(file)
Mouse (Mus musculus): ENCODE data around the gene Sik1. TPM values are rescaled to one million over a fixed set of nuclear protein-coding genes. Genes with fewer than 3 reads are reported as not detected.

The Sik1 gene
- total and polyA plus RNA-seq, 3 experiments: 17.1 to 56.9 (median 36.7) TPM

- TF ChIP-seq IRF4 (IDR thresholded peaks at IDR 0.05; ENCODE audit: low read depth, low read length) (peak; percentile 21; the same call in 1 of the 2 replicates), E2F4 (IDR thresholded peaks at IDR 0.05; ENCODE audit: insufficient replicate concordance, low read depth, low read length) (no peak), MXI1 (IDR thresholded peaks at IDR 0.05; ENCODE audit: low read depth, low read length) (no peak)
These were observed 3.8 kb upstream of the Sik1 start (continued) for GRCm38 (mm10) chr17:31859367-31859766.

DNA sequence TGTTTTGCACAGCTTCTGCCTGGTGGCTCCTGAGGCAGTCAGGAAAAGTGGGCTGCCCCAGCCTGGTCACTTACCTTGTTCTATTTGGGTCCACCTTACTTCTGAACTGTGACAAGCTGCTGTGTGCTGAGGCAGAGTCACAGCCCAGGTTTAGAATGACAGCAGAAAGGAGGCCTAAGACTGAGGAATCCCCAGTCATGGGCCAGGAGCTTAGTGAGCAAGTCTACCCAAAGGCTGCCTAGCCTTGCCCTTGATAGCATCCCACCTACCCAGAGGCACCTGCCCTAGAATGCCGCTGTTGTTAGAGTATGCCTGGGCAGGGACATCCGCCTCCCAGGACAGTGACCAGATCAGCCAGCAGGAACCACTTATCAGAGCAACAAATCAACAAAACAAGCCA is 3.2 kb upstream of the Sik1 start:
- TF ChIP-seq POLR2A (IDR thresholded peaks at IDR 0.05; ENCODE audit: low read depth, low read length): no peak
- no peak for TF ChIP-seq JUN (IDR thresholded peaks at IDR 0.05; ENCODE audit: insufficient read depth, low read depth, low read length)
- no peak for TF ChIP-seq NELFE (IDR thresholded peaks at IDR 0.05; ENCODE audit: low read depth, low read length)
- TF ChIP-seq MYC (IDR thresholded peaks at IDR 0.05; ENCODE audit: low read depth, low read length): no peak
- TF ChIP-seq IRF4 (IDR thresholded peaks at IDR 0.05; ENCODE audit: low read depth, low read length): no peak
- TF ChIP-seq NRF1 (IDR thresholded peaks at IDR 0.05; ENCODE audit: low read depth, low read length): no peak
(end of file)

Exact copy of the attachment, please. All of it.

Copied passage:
Mouse (Mus musculus): ENCODE data around the gene Sik1. TPM values are rescaled to one million over a fixed set of nuclear protein-coding genes. Genes with fewer than 3 reads are reported as not detected.

The Sik1 gene
- total and polyA plus RNA-seq, 3 experiments: 17.1 to 56.9 (median 36.7) TPM

- TF ChIP-seq IRF4 (IDR thresholded peaks at IDR 0.05; ENCODE audit: low read depth, low read length) (peak; percentile 21; the same call in 1 of the 2 replicates), E2F4 (IDR thresholded peaks at IDR 0.05; ENCODE audit: insufficient replicate concordance, low read depth, low read length) (no peak), MXI1 (IDR thresholded peaks at IDR 0.05; ENCODE audit: low read depth, low read length) (no peak)
These were observed 3.8 kb upstream of the Sik1 start (continued) for GRCm38 (mm10) chr17:31859367-31859766.

DNA sequence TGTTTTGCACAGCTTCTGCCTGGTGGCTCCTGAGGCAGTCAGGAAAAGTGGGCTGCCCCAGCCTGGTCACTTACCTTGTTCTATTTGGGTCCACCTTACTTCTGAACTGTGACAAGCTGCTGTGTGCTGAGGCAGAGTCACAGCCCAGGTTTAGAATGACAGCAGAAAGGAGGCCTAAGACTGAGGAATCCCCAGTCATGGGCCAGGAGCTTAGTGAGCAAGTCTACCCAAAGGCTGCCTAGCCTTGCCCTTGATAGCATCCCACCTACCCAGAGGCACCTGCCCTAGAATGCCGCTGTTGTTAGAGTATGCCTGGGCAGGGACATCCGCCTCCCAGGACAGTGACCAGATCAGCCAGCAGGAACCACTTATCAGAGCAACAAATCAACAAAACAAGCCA is 3.2 kb upstream of the Sik1 start:
- TF ChIP-seq POLR2A (IDR thresholded peaks at IDR 0.05; ENCODE audit: low read depth, low read length): no peak
- no peak for TF ChIP-seq JUN (IDR thresholded peaks at IDR 0.05; ENCODE audit: insufficient read depth, low read depth, low read length)
- no peak for TF ChIP-seq NELFE (IDR thresholded peaks at IDR 0.05; ENCODE audit: low read depth, low read length)
- TF ChIP-seq MYC (IDR thresholded peaks at IDR 0.05; ENCODE audit: low read depth, low read length): no peak
- TF ChIP-seq IRF4 (IDR thresholded peaks at IDR 0.05; ENCODE audit: low read depth, low read length): no peak
- TF ChIP-seq NRF1 (IDR thresholded peaks at IDR 0.05; ENCODE audit: low read depth, low read length): no peak